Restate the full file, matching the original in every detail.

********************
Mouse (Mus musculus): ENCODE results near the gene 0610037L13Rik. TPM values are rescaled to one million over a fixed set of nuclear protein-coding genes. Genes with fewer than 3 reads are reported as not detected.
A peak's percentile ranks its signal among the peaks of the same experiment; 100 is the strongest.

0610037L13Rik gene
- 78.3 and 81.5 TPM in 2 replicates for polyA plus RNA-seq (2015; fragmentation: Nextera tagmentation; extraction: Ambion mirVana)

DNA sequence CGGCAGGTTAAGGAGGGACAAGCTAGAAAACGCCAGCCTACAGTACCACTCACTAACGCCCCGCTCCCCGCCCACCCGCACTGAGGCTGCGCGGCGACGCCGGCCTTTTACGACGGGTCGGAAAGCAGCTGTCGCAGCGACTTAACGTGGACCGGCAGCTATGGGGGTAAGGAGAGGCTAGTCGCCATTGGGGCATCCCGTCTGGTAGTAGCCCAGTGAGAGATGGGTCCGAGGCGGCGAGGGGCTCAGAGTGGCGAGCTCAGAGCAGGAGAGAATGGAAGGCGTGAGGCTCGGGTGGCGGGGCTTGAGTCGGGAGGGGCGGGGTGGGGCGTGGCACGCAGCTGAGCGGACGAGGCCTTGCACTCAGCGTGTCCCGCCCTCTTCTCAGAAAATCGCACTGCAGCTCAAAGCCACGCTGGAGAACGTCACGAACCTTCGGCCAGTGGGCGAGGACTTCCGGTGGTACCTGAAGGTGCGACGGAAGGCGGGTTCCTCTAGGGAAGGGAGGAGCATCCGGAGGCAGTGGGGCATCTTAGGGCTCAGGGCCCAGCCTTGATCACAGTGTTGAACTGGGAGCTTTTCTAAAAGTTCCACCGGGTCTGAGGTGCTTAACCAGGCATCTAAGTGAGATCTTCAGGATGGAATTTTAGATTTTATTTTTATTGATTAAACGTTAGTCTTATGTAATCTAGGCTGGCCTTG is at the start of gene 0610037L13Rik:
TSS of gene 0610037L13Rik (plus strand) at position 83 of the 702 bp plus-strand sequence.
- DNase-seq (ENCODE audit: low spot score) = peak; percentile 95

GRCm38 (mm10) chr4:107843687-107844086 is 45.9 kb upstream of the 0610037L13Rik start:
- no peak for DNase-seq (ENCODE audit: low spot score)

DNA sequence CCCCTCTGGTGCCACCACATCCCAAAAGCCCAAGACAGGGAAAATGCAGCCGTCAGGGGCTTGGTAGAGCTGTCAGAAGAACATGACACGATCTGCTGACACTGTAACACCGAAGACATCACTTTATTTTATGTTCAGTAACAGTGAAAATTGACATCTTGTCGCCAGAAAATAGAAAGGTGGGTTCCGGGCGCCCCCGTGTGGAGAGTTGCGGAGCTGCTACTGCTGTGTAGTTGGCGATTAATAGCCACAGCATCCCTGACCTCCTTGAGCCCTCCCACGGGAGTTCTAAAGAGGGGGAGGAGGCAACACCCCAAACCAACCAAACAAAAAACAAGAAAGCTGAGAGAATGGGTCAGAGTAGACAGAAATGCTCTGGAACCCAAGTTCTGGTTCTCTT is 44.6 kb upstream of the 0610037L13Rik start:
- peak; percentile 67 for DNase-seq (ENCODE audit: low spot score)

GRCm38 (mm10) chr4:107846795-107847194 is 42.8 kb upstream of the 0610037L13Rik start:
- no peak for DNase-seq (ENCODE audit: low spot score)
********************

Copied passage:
Mouse (Mus musculus): ENCODE results near the gene 0610037L13Rik. TPM values are rescaled to one million over a fixed set of nuclear protein-coding genes. Genes with fewer than 3 reads are reported as not detected.
A peak's percentile ranks its signal among the peaks of the same experiment; 100 is the strongest.

0610037L13Rik gene
- 78.3 and 81.5 TPM in 2 replicates for polyA plus RNA-seq (2015; fragmentation: Nextera tagmentation; extraction: Ambion mirVana)

DNA sequence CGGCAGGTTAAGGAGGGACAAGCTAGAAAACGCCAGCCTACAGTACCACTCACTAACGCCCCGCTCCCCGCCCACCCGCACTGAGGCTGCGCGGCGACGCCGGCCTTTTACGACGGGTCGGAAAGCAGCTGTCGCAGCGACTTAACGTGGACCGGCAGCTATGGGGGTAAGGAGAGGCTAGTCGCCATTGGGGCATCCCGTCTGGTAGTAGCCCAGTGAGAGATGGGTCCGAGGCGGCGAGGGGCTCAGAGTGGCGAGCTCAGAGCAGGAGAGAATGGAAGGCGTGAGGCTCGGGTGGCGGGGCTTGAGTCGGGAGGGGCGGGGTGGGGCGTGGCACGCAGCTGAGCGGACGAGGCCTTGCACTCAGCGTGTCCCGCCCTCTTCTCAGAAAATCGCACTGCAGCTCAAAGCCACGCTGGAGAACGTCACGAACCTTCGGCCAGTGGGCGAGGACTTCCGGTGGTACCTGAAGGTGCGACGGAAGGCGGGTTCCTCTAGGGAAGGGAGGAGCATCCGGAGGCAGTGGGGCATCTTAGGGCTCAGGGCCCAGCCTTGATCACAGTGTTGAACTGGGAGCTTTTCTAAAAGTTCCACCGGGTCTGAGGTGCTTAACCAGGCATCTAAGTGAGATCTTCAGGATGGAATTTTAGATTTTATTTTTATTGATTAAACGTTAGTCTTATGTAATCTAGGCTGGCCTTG is at the start of gene 0610037L13Rik:
TSS of gene 0610037L13Rik (plus strand) at position 83 of the 702 bp plus-strand sequence.
- DNase-seq (ENCODE audit: low spot score) = peak; percentile 95

GRCm38 (mm10) chr4:107843687-107844086 is 45.9 kb upstream of the 0610037L13Rik start:
- no peak for DNase-seq (ENCODE audit: low spot score)

DNA sequence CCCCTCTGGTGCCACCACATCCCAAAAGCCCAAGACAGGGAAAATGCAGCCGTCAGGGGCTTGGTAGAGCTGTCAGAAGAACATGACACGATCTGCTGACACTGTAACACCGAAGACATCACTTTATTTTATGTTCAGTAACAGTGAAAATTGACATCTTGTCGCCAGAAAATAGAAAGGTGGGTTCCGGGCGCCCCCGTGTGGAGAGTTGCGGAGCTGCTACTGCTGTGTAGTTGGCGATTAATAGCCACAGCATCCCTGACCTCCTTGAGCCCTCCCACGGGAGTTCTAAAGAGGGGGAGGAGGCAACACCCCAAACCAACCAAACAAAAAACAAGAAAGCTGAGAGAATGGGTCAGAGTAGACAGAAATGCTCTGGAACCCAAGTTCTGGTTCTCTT is 44.6 kb upstream of the 0610037L13Rik start:
- peak; percentile 67 for DNase-seq (ENCODE audit: low spot score)

GRCm38 (mm10) chr4:107846795-107847194 is 42.8 kb upstream of the 0610037L13Rik start:
- no peak for DNase-seq (ENCODE audit: low spot score)